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“The important thing is: what makes the audience interested in it? Of course, I don’t take on any roles that don’t interest me, or where I can’t find anything for myself in it. But I don’t like talking about that. If you go into a restaurant and you have been served an exquisite meal, you don’t need to know how the chef felt, or when he chose the vegetables on the market. I always feel a little like I would pull the rug out from under myself if I were to I speak about the background of my work. My explanations would come into conflict with the reason a movie is made in the first place — for the experience of the audience — and that, I would not want.
~  Christoph Waltz

This is probably going to sound petty, but Martin Scorsese insisting that critics see his film in theaters even though it’s going straight to Netflix and then not screening it in most American cities was a watershed moment for me in this theatrical versus streaming debate.

I completely respect when a filmmaker insists that their movie is meant to be seen in the theater, but the thing is, you got to actually make it possible to see it in the theater. Some movies may be too small for that, and that’s totally OK.

When your movie is largely financed by a streaming service and is going to appear on that streaming service instantly, I don’t really see the point of pretending that it’s a theatrical film. It just seems like we are needlessly indulging some kind of personal fantasy.

I don’t think that making a feature film length production that is going to go straight to a video platform is some sort of “step down.“ I really don’t. Theatrical exhibition as we know it is dying off anyway, for a variety of reasons.

I should clarify myself because this thread is already being misconstrued — I’m talking about how the movie is screened in advance. If it’s going straight to Netflix, why the ritual of demanding people see it in the theater?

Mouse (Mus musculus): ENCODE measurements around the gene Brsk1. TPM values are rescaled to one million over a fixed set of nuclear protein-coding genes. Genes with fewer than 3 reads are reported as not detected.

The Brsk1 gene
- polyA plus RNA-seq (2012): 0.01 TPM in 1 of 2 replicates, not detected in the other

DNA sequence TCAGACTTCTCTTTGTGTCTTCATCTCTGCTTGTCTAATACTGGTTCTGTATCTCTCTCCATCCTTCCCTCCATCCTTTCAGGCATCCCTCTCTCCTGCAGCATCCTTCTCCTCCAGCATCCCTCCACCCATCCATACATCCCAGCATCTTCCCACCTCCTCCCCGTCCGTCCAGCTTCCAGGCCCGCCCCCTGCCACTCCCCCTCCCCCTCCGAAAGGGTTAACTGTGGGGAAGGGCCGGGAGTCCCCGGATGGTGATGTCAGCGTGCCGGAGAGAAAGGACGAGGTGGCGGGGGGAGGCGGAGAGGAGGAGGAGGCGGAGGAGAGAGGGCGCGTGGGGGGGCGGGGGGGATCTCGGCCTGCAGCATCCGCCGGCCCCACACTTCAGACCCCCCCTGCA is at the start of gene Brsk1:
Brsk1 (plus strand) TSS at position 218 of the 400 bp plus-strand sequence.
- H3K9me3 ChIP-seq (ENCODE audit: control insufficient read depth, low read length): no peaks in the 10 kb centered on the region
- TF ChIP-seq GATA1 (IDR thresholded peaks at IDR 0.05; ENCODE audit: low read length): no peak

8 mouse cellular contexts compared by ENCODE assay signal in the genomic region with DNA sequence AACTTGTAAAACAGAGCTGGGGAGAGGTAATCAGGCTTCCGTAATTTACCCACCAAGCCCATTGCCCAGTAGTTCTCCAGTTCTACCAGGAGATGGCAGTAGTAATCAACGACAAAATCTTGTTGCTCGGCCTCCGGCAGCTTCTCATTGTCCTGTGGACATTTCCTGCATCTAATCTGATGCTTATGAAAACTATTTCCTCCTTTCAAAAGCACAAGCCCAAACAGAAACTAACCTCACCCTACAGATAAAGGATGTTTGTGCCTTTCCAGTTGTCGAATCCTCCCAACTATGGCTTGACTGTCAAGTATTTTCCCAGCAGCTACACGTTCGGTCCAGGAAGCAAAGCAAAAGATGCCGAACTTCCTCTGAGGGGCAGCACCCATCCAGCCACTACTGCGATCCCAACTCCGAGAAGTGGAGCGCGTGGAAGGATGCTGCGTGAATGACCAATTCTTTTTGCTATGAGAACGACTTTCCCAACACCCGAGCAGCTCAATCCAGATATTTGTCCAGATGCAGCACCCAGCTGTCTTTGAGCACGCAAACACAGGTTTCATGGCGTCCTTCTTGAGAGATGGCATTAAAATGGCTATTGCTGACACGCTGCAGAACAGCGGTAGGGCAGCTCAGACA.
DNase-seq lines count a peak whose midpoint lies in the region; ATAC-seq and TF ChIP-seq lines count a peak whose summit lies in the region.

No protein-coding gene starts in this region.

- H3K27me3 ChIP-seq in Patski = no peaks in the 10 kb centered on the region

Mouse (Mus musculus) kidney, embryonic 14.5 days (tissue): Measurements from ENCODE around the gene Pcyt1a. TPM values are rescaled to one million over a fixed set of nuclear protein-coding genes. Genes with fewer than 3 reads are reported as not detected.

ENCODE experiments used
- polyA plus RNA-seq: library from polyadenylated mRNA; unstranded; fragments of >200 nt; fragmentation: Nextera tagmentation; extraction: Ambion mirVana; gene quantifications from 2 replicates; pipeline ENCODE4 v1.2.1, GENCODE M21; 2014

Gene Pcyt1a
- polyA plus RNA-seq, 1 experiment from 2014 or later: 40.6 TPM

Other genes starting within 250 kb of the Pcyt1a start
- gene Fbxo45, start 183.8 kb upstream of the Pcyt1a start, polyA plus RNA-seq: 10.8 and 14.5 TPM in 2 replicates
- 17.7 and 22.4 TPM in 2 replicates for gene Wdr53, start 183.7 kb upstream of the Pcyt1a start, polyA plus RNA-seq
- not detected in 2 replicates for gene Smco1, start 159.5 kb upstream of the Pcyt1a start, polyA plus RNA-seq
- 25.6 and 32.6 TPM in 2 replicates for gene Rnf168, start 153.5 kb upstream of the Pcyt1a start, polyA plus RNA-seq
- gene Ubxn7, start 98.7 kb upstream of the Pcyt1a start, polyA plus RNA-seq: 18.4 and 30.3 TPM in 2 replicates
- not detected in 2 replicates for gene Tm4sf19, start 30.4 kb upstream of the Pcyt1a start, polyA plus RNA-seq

There used to be a category that everyone recognized called “TV movie” or “made for television movie” and even though a lot of filmmakers considered that déclassé, it seems to me that probably 90% of feature films fit that description now.

Atlantis has mostly sunk into the ocean, only a few tower spires remain above the waterline, and I’m increasingly at peace with that, because it seems to be what the industry and much of the audience wants. We live in an age of convenience and information control.

Only a very elite group of filmmakers is still allowed to make movies “for theaters“ and actually have them seen and judged that way on a wide scale. Even platform releasing seems to be somewhat endangered. It can’t be fought. It has to be accepted.

9. Addendum: I’ve been informed that it wasn’t Scorsese who requested that the Bob Dylan documentary only be screened for critics in theaters, but a Netflix representative indicated the opposite to me, so I just don’t know what to believe.

It’s actually OK if your film is not eligible for an Oscar — we have a thing called the Emmys. A lot of this anxiety is just a holdover from the days when television was considered culturally inferior to theatrical feature films. Everybody needs to just get over it.

In another 10 to 20 years they’re probably going to merge the Emmys in the Oscars into one program anyway, maybe they’ll call it the Contentys.